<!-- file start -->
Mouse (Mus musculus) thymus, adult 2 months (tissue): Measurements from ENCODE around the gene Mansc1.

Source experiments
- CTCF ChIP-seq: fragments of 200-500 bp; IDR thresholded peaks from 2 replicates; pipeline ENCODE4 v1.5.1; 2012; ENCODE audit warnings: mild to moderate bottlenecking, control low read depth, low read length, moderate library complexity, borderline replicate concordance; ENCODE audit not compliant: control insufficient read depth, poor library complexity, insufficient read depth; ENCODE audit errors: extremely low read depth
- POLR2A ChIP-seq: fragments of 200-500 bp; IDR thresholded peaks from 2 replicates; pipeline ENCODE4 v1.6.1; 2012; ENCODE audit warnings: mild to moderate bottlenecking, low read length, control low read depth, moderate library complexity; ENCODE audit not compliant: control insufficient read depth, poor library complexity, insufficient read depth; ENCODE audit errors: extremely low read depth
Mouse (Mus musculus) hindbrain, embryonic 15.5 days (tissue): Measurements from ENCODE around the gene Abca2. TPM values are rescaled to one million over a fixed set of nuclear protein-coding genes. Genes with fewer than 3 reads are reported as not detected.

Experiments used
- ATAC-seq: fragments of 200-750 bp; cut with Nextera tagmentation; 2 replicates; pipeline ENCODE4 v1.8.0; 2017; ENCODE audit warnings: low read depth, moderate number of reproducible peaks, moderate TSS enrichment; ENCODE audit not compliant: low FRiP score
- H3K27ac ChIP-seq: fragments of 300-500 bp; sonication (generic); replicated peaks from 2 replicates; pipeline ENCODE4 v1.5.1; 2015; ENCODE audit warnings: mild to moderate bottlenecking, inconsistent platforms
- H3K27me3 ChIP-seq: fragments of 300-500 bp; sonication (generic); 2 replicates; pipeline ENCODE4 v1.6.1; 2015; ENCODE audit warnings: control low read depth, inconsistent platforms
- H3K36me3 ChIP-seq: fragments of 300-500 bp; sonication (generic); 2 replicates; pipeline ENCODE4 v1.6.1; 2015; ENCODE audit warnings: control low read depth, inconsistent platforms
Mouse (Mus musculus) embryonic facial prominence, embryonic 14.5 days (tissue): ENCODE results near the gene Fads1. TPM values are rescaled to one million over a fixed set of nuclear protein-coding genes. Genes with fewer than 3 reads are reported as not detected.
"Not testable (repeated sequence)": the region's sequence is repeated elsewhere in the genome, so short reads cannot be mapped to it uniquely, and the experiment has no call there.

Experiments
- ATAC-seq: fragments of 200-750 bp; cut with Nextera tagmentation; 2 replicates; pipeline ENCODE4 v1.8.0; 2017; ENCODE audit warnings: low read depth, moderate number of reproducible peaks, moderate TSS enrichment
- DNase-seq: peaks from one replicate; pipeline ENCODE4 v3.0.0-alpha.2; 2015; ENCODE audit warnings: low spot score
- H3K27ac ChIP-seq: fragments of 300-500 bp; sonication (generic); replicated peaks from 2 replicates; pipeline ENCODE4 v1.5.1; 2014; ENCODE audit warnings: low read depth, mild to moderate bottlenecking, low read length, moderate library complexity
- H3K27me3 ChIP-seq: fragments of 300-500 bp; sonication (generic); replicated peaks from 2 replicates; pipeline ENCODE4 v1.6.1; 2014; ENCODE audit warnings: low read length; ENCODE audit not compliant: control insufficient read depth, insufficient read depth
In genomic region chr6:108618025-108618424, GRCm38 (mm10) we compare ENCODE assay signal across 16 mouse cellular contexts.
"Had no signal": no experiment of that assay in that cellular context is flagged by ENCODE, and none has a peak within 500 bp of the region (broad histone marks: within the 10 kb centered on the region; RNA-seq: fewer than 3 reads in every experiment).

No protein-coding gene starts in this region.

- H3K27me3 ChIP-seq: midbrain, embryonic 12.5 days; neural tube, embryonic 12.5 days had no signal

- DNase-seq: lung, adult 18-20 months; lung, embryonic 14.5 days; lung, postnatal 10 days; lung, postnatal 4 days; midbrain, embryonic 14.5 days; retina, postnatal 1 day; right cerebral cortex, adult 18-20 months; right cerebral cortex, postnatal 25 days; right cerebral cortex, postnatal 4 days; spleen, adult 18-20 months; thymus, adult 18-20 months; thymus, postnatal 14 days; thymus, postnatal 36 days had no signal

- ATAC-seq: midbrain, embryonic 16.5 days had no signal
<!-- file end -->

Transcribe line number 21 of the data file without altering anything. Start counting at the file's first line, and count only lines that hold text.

- H3K27me3 ChIP-seq: midbrain, embryonic 12.5 days; neural tube, embryonic 12.5 days had no signal